The unpretentious island initially was to be no more than a one-night layover to our final destination, Sarasota. It didn’t take long to realize what a diamond in the rough we had found. The island’s natural amenities alone deserved a closer look.

Amelia River by Bruce Stambaugh

A typical scene of live oaks and palmetto palms along the Amelia River.


On the way home, we stopped at Amelia Island for a two-day self-guided tour. Once we started to uncover the island’s riches, we could have spent two weeks there.

Steeped in history and oozing with natural beauty, Amelia Island’s chief charm seemed to be its modesty. Just inside the Florida line from Georgia, I sensed the island and its people knew what they had, but just didn’t want to flaunt it.

Main Beach by Bruce Stambaugh

Main Beach on the Atlantic Ocean, Amelia Island, FL.


On the Atlantic Ocean side, Main Beach runs the entire length of the 13.5 mile long island. In the off-season, resident and migrating birds far outnumbered the exploring humans combing the beach or local teens windsurfing.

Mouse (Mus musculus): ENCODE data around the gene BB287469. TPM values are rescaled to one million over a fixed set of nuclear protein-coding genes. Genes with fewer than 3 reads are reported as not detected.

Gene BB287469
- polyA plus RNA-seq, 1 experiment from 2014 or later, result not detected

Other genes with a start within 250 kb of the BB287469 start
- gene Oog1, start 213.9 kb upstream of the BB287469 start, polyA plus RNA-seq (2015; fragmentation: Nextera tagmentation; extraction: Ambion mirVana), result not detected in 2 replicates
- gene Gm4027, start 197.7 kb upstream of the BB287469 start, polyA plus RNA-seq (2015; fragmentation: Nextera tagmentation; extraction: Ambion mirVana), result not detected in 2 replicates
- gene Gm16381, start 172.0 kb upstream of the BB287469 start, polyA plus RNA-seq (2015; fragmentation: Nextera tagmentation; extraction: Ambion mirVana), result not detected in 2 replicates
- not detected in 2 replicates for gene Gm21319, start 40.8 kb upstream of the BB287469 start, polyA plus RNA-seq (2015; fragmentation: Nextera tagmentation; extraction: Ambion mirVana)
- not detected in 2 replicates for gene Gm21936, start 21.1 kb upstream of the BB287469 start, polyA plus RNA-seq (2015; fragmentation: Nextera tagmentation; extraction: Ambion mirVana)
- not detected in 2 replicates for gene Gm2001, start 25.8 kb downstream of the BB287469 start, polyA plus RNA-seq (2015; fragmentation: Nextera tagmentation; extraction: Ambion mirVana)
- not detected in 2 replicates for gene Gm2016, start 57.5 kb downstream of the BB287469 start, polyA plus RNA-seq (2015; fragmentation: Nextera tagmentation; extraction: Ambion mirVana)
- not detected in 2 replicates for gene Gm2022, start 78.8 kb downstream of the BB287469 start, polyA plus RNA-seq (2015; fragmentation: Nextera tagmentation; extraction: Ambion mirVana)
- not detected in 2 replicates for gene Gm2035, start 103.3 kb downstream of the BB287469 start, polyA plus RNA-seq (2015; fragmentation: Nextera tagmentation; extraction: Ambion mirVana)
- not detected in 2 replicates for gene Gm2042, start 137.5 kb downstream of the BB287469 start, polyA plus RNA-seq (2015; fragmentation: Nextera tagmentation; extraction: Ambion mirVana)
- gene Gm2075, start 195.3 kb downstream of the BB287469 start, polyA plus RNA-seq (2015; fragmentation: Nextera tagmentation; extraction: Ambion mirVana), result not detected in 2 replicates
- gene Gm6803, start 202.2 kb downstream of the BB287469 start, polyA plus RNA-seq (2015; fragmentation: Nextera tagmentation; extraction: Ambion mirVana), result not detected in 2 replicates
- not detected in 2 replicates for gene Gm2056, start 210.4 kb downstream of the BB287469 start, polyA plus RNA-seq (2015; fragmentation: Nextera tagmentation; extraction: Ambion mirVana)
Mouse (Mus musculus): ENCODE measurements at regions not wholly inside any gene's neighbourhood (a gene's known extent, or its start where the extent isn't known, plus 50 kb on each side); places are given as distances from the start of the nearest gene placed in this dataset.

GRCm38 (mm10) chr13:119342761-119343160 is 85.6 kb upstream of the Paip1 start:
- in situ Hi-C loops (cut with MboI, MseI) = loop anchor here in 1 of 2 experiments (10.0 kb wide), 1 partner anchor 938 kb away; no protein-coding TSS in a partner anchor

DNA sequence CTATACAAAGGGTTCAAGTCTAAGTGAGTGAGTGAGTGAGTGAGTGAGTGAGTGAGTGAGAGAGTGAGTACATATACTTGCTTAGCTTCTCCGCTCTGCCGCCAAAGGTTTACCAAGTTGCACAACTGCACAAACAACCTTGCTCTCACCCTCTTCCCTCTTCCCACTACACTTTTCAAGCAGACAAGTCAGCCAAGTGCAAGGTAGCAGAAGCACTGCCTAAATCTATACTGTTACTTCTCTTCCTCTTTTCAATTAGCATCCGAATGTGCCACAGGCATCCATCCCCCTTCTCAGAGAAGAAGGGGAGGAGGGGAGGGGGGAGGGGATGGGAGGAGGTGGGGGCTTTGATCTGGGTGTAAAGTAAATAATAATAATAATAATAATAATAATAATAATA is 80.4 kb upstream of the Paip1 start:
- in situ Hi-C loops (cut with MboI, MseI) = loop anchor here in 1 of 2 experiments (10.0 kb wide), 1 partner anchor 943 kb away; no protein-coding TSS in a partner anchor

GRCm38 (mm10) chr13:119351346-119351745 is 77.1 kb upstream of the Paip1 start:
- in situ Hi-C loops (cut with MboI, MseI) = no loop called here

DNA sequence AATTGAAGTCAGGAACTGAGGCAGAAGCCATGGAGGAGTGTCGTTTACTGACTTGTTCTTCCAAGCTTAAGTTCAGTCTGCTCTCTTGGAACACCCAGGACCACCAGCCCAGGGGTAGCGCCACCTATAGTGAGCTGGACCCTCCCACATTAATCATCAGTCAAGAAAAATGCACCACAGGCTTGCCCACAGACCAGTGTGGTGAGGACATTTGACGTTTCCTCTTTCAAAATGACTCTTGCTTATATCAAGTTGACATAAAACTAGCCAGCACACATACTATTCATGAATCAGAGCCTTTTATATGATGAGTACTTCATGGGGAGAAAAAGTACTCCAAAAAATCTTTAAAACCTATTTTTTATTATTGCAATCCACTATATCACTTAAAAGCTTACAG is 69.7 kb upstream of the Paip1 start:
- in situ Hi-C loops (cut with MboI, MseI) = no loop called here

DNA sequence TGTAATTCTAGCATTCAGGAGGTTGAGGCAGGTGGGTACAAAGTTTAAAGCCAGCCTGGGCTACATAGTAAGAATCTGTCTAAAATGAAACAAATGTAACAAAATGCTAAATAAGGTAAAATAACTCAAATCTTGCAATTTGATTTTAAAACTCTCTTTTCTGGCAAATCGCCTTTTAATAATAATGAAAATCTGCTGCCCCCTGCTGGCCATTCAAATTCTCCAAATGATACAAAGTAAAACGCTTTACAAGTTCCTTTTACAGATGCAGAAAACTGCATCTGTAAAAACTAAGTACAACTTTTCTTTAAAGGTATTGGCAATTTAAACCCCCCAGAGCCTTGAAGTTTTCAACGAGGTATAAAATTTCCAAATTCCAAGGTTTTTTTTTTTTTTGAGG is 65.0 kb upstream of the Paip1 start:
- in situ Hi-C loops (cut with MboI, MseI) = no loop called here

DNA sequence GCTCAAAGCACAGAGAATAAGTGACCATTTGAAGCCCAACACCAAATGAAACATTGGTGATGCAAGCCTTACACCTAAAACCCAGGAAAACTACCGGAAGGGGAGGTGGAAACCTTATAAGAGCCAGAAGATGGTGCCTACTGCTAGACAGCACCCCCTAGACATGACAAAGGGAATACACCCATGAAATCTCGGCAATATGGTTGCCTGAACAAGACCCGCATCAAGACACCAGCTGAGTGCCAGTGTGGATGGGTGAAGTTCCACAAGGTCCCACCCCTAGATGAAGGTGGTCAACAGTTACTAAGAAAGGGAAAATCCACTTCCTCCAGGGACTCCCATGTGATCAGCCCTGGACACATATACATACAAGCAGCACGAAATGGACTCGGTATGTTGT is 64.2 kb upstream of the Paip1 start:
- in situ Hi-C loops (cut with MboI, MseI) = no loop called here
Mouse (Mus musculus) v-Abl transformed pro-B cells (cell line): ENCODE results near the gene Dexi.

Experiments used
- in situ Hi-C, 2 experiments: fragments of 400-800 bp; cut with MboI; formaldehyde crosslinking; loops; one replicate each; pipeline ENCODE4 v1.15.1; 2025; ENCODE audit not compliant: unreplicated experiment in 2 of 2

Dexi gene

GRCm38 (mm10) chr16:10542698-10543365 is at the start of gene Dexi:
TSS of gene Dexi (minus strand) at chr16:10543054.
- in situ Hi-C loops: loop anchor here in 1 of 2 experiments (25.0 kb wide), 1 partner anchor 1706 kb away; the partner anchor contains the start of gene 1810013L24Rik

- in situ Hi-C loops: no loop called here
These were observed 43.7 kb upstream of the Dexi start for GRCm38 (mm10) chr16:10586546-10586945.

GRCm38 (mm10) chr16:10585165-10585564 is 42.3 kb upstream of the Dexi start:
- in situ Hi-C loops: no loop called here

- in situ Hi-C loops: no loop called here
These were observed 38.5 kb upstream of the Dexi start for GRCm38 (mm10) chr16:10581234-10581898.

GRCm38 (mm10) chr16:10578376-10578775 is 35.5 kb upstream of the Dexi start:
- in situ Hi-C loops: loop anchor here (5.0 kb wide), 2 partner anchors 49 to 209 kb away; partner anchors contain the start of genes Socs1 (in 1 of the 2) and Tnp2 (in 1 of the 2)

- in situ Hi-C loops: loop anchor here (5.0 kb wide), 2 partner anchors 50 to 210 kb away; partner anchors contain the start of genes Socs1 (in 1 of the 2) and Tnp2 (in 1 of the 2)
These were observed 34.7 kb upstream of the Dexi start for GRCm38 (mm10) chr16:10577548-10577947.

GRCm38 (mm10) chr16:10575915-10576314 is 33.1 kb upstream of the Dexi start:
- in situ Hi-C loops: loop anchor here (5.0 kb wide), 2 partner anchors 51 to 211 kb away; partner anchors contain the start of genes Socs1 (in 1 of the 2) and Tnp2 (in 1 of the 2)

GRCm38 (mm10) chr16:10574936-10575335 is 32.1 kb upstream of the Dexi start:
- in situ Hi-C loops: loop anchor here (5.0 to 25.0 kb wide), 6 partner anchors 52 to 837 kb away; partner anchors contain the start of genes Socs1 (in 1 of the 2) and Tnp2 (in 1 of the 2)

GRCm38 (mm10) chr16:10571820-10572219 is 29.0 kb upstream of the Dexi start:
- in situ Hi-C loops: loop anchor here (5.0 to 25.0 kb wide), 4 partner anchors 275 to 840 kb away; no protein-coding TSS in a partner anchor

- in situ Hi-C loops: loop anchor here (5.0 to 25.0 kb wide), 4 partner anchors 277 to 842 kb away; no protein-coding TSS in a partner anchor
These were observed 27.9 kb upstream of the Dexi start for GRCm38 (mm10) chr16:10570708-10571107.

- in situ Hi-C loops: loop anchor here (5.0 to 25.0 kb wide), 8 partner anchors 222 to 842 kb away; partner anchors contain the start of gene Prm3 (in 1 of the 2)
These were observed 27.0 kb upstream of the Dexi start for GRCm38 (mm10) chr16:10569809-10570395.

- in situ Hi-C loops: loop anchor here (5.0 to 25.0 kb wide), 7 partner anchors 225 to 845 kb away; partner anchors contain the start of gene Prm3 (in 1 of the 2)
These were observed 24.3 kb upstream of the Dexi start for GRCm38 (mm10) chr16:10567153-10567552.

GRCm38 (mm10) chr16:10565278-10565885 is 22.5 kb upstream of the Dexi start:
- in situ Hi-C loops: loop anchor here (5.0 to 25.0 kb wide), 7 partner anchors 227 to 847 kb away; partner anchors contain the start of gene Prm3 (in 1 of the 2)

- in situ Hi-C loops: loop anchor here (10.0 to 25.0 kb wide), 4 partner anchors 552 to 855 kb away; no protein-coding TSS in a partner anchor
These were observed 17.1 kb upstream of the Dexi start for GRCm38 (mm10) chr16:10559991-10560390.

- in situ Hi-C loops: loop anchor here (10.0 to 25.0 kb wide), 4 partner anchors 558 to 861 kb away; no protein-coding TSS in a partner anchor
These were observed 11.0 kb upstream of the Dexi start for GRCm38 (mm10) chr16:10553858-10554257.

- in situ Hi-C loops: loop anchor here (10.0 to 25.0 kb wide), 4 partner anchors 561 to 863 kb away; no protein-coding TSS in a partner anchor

Pippi House by Bruce Stambaugh

The Pippi Longstocking House, Old Towne, Fernandina Beach, FL.


On the inland side, historic Fernandina Beach graces the island’s picturesque waterfront. Here’s where the island’s modesty reigned. The beautiful little town was actually settled three years before St. Augustine, which bills itself as the oldest in the country.

Fernandina Beach lost its historic distinction when the Spanish conquistadores massacred the French settlers and all the island’s indigenous people, too. An open grassy square in the old town section still marks the spot.

Ironically, one of the many distinctive houses in the town stands adjacent to the infamous slaughter. The old place was used as the setting for the 1988 Pippi Longstocking movie.

Amelia Island lighthouse by Bruce Stambaugh

The Amelia Island lighthouse.


Back in town, the oldest bar in Florida was temporarily converted into an ice cream parlor for a scene in the movie. The island’s elementary children were recruited for an ice cream fight until the reality of the hot Florida weather melted the main prop. Colored mashed potatoes were instant replacements to complete the filming.